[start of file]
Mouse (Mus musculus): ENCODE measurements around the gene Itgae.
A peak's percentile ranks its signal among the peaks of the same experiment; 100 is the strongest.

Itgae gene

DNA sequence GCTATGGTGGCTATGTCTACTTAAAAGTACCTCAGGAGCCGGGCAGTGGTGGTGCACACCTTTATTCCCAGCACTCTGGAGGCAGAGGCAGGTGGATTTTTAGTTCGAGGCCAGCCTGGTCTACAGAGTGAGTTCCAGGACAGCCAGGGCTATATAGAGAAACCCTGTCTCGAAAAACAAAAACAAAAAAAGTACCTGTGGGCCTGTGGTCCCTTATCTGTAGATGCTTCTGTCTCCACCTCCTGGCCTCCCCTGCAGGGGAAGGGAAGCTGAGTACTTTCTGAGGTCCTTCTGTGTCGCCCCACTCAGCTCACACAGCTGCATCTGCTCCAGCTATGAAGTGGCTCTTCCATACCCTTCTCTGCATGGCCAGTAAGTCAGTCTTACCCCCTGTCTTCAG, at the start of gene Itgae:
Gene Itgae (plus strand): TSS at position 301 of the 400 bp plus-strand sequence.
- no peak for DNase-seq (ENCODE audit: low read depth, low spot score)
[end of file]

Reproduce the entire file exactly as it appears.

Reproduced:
Mouse (Mus musculus): ENCODE measurements around the gene Itgae.
A peak's percentile ranks its signal among the peaks of the same experiment; 100 is the strongest.

Itgae gene

DNA sequence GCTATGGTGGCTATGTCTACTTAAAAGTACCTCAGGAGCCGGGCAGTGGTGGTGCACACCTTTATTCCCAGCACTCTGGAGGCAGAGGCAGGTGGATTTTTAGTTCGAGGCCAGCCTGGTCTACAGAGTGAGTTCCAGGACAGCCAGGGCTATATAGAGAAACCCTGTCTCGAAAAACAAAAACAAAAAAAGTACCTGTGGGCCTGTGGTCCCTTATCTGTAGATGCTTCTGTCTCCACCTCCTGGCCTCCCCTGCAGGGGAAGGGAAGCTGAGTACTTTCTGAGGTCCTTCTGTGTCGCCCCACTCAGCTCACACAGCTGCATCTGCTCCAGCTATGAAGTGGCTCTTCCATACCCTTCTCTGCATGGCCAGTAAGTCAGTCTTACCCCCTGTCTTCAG, at the start of gene Itgae:
Gene Itgae (plus strand): TSS at position 301 of the 400 bp plus-strand sequence.
- no peak for DNase-seq (ENCODE audit: low read depth, low spot score)